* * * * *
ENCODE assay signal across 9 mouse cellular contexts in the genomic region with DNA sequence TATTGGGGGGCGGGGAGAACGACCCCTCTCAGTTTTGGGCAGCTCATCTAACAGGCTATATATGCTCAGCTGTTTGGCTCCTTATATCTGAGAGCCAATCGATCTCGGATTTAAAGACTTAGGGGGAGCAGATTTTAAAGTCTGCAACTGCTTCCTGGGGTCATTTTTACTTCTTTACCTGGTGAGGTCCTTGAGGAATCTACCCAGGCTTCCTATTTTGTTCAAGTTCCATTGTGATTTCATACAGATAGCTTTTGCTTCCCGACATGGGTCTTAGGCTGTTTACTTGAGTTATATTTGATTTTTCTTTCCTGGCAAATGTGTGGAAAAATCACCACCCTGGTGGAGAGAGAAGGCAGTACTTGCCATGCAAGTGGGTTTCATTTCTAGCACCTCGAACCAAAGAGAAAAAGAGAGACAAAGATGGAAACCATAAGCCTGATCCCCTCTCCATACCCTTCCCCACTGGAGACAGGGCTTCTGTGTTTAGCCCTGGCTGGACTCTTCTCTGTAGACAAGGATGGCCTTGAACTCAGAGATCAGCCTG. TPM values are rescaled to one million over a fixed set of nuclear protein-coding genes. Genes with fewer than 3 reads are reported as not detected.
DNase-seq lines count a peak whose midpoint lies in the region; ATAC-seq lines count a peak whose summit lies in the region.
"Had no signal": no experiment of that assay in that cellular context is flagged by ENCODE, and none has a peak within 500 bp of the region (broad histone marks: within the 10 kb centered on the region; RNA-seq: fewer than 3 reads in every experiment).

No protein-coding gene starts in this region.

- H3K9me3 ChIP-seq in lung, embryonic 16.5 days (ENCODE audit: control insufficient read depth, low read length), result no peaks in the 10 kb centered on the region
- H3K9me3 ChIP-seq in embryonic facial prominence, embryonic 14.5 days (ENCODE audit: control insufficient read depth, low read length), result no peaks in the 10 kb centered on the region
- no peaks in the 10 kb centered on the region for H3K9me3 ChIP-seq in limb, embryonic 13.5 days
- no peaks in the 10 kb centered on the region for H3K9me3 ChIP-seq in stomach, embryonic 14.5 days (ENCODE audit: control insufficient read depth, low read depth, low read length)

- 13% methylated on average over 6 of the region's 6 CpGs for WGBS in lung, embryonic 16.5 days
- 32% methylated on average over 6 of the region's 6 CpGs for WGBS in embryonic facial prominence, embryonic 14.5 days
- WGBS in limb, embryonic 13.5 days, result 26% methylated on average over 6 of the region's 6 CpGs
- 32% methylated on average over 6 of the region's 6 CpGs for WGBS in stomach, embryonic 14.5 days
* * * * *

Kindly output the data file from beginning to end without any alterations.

ENCODE assay signal across 9 mouse cellular contexts in the genomic region with DNA sequence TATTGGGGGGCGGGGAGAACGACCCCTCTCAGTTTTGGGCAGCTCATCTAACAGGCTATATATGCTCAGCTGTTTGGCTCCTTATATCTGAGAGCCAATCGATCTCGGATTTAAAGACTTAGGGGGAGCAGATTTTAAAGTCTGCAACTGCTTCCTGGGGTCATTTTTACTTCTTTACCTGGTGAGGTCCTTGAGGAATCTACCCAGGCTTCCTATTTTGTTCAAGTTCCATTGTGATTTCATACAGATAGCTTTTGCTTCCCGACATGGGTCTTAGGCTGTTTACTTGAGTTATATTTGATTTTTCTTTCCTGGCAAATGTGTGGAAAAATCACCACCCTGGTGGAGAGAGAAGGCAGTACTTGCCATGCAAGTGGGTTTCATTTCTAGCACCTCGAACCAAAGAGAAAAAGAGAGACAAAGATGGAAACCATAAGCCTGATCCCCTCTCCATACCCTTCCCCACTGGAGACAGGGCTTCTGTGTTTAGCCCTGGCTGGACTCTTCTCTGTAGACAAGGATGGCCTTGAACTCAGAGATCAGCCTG. TPM values are rescaled to one million over a fixed set of nuclear protein-coding genes. Genes with fewer than 3 reads are reported as not detected.
DNase-seq lines count a peak whose midpoint lies in the region; ATAC-seq lines count a peak whose summit lies in the region.
"Had no signal": no experiment of that assay in that cellular context is flagged by ENCODE, and none has a peak within 500 bp of the region (broad histone marks: within the 10 kb centered on the region; RNA-seq: fewer than 3 reads in every experiment).

No protein-coding gene starts in this region.

- H3K9me3 ChIP-seq in lung, embryonic 16.5 days (ENCODE audit: control insufficient read depth, low read length), result no peaks in the 10 kb centered on the region
- H3K9me3 ChIP-seq in embryonic facial prominence, embryonic 14.5 days (ENCODE audit: control insufficient read depth, low read length), result no peaks in the 10 kb centered on the region
- no peaks in the 10 kb centered on the region for H3K9me3 ChIP-seq in limb, embryonic 13.5 days
- no peaks in the 10 kb centered on the region for H3K9me3 ChIP-seq in stomach, embryonic 14.5 days (ENCODE audit: control insufficient read depth, low read depth, low read length)

- 13% methylated on average over 6 of the region's 6 CpGs for WGBS in lung, embryonic 16.5 days
- 32% methylated on average over 6 of the region's 6 CpGs for WGBS in embryonic facial prominence, embryonic 14.5 days
- WGBS in limb, embryonic 13.5 days, result 26% methylated on average over 6 of the region's 6 CpGs
- 32% methylated on average over 6 of the region's 6 CpGs for WGBS in stomach, embryonic 14.5 days